one would have to investigate philological stemmata in more detail observing for up to how many witnesses do philologists empirically publish stemmata and how many nodes do these have. How many of them have 2 and how many 3 edge types. How are they judged by the community. Are factors such as time pressure and payment important in a decision on whether to edit in a Bedierian or Lachmannian fashion. Is there any empirical consensus among the community and is the community aware explicitly. And especially, how large is the amount of contamination that philologists include in their stemmata. For this purpose a database of stemmata where scholars could input a published stemma, the tradition, the graph encoded in some way distinguishing contamination and the publication would be utterly useful.
It is self-evident that contamination complicates stemma building in the first place and entails a localization of contaminatory processes increasing its complexity so that our quantitative argument reflects only an aspect of the implication of contamination. Hopefully it could however be shown nonetheless that unconditioned statements can entail contradictory implications which should be resolved as much as possible.
A final word to a computational realization of contamination models. Well, of course, using a model like the one outlined, a fallback to tree-generating software (such as bio-informatic one) without some adaptation would hardly be possible. There is a way of automatic exemplar shift detection and consequently, stemmata for different parts of a work can be produced, but simultaneous contamination is currently possible to assess automatically only if one abandons the temporal ordering altogether and generates for instance phylogenetic networks. However, here no real difference between uncontaminated and contaminated inheritance can be spotted. The here-outlined model for contamination allows to generate and maintain a backbone tree constituting E and then add contamination for instance by some post-processing scenario.
However the reception of all this, there is still hidden complexity, for instance in modelling different scribes (hands), redactions, different proportions of lost material in any one witness and developing even more complex contamination models. Doing this will enable rational comparisons and a larger throughput and capacity of evaluation of otherwise easily unreflectedly overread implications of different assumptions for those who are willing and able to use such tools and to adapt them if necessary.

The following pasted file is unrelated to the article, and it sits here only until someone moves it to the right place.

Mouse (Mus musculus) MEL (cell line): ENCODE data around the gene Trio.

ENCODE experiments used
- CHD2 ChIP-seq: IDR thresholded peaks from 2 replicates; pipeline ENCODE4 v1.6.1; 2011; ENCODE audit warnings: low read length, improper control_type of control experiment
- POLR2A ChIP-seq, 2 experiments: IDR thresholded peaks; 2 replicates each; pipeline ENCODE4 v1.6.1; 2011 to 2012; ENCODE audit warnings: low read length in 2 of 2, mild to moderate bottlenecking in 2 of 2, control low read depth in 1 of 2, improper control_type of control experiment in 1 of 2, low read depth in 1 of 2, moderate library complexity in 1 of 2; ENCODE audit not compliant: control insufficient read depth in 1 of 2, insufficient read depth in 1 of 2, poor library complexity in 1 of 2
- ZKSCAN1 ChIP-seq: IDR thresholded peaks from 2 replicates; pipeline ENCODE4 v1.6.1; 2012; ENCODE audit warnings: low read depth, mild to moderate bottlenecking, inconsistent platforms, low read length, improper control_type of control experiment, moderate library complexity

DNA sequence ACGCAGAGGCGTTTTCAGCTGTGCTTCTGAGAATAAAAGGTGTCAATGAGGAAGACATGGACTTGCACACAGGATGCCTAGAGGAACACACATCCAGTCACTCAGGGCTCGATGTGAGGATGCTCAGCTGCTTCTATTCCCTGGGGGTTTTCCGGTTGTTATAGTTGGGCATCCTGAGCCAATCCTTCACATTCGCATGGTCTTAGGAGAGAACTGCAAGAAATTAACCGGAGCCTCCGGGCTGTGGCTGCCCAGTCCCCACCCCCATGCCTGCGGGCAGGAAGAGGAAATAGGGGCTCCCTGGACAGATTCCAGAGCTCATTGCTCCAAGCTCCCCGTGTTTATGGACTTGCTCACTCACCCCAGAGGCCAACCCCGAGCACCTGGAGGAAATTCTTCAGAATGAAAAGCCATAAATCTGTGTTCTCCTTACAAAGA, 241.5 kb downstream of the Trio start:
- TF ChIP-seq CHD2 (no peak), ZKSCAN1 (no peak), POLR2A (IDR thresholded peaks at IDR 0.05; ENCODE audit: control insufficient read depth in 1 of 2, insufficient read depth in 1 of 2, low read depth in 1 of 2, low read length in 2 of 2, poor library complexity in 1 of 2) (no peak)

A problem of a similar magnitude as contamination and correlated with it is translation. Translation of a renowned work has some benefits, for instance a certainly less heavy creative workload. Translation is important in many textual traditions. By using evidence from manuscripts of the same textual tradition in other languages but also by introducing changes to the text required by the different grammatical set-up of languages contamination and translation are interrelated and both produce variation. We will exemplify visualisations which can be used to display either contamination or translation. In order to show how they can be applicable to translation as well, we use this phenomenon here although our toy tradition to be introduced is not contaminated.
Practically, various philological stemmata, for instance incorporate translation (using yet again different edge types). If one wanted to use a distance matrix based method to induce a genealogical hypothesis, translated texts would be a problem in the sense that words could be no more compared as simple strings to derive some similarity because even if a corresponding translation of a word was used, the surface form in both languages would differ and a simple metric such as Hamming asking if two items are the same would need a hidden meaning layer to operate. Another possibility would be the use of language independent structural elements such as the chapter sequence as used monolingualy by or the sequence of first appearances of named entities or other rather structural (for instance narrative) elements.